Replying to LO28456 --
Alan Cotterell <email@example.com> writes:
>I suggest there is significant risk in the association
>between science and authoritarianism, this has already
>been proven once. Bring on participation.
Greetings dear Alan,
This made me think -- show me any authority without the risk of
authorianism and heaven will be showed to me. It is better to bear in mind
that we live on earth rather than in heaven.
In chapter 6 of his book "The force of Knoweldge" John Ziman discusses
"Authority and Influence". He here thinks about the "authority of the
intellectual" obtained through scientific credentials. He then traces the
influence of these "intellectual authorities" in academy as well as other
walks of society like industry and government. But strangely enough, he
does not discuss the risks which go with "intellectual authority".
I have been teaching science for the greater part of my life. I have tried
to move away from rote learning into authentic learning for a greater part
of my life. I have found that it is easy to impress a rote learner with an
"intellectual authority" to accept information as the holy grail. But to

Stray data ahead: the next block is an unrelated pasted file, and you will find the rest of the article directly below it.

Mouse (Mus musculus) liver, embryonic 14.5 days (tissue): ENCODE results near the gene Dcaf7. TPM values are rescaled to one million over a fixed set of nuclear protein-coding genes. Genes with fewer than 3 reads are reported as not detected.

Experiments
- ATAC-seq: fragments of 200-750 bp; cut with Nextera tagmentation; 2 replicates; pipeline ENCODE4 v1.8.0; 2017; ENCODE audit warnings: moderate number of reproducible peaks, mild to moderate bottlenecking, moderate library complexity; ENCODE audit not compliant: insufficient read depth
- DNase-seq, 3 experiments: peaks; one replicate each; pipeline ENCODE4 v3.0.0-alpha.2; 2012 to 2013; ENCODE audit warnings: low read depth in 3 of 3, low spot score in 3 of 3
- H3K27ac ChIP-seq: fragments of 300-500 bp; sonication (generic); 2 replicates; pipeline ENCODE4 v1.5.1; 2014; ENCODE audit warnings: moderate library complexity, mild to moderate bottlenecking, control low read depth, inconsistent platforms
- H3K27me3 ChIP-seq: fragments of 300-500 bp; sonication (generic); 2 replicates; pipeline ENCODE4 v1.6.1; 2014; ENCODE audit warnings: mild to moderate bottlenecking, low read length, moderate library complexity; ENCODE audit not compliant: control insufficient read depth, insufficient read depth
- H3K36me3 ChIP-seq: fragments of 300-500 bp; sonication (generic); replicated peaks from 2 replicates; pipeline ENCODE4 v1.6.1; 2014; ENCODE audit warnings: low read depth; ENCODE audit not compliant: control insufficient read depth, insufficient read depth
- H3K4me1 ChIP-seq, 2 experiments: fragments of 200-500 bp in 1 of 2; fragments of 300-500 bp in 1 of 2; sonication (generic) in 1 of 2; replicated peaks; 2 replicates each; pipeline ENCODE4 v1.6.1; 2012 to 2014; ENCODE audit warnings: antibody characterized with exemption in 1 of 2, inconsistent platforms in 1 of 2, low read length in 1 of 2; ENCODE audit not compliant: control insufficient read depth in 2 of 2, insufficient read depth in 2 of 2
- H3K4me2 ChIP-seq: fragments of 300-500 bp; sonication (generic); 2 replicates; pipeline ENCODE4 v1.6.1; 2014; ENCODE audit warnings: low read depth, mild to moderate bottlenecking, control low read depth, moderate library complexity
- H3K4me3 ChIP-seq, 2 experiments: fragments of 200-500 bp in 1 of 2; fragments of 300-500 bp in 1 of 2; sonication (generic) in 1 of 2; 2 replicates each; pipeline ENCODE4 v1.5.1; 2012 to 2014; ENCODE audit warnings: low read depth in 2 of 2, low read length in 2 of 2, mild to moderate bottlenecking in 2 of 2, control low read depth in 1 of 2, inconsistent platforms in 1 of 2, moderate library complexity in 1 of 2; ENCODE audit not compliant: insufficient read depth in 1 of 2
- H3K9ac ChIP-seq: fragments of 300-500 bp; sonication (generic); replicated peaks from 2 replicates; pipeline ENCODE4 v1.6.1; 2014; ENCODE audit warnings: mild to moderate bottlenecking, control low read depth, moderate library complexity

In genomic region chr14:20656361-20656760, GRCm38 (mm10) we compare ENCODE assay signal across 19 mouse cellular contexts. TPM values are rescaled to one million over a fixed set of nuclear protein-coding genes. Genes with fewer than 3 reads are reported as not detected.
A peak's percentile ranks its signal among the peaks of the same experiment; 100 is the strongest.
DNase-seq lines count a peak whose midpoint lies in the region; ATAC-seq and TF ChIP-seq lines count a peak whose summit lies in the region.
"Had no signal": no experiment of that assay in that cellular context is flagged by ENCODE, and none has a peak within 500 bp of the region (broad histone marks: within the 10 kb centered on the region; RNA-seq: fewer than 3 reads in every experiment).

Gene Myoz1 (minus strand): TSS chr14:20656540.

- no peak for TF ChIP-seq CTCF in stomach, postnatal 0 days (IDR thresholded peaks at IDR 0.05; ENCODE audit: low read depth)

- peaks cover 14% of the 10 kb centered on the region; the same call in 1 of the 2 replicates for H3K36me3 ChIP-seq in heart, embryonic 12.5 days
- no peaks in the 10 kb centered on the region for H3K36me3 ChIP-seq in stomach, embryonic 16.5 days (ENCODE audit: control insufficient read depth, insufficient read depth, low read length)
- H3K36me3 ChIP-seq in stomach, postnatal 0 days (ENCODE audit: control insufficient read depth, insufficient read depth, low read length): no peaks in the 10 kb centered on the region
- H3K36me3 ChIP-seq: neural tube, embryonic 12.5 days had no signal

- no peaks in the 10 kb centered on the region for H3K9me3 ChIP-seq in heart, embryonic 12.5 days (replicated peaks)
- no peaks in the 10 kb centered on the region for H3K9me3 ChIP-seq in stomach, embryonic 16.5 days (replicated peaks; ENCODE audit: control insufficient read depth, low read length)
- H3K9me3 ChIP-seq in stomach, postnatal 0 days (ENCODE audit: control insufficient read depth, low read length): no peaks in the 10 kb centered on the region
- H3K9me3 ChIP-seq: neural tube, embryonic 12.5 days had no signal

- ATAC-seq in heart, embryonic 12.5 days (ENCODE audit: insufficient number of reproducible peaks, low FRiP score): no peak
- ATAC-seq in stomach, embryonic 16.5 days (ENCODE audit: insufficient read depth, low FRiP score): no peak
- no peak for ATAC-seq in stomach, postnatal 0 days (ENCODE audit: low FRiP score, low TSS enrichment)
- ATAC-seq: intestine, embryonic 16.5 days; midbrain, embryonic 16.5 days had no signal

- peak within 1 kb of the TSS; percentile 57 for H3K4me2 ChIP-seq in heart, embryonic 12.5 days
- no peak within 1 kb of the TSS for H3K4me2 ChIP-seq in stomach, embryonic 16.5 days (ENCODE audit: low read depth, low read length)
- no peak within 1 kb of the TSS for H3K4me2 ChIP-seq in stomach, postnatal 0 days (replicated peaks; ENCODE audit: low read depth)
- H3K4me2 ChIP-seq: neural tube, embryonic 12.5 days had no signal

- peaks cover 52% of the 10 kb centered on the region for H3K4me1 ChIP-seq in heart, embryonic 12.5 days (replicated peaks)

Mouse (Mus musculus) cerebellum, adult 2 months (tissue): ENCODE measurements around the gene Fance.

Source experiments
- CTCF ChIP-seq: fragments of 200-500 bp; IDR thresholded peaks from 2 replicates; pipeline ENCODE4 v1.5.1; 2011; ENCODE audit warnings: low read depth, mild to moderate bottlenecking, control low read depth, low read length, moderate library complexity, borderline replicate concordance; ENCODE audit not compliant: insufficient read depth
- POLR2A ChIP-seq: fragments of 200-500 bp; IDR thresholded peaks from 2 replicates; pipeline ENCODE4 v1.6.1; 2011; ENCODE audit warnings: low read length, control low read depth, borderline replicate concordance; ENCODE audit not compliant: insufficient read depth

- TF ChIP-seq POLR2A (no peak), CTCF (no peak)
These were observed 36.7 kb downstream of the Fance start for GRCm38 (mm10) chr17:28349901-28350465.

use an "intellectual authority" in authentic learning poses a great risk.
It diminishes spontaneous (self) creating which is the key to authentic
I am wondering about that organisation and how much the manuals whom its
members are using prescriptively is not responsible for its decline. It
reminds me of the Greek word "leitourgia" derived from "leitos"=public and
"ergos"=work. The "leitourgia" refered to those manuals prescribing
public("leitos") and work ("ergos). The purpose of "leitourgia" is to make
any public work a ritual. The English word liturgy is derived from the
Greek word "leitourgia". The word liturgy is used in the religious circles
to the refer to manuals prescribing public worship.
I think that any organisation with too much "liturgy" is as much at risk
as one with no "liturgy". The risk develops when a "liturgy" is applied to
the very learning within that organisation. The "dassein"=alone dimension
of learning is "learning individuals" while the "mitsein"=together
dimension is "learning teams". What a "liturgy" does is to suppress the
"second loop" of learning -- to learn how to learn. Rituals (like saluting
or knocking) have their place in any organisation, but rituals cannot
replace "double loop" learning.
With care and best wishes
At de Lange <firstname.lastname@example.org> Snailmail: A M de Lange Gold Fields Computer Centre Faculty of Science - University of Pretoria Pretoria 0001 - Rep of South Africa
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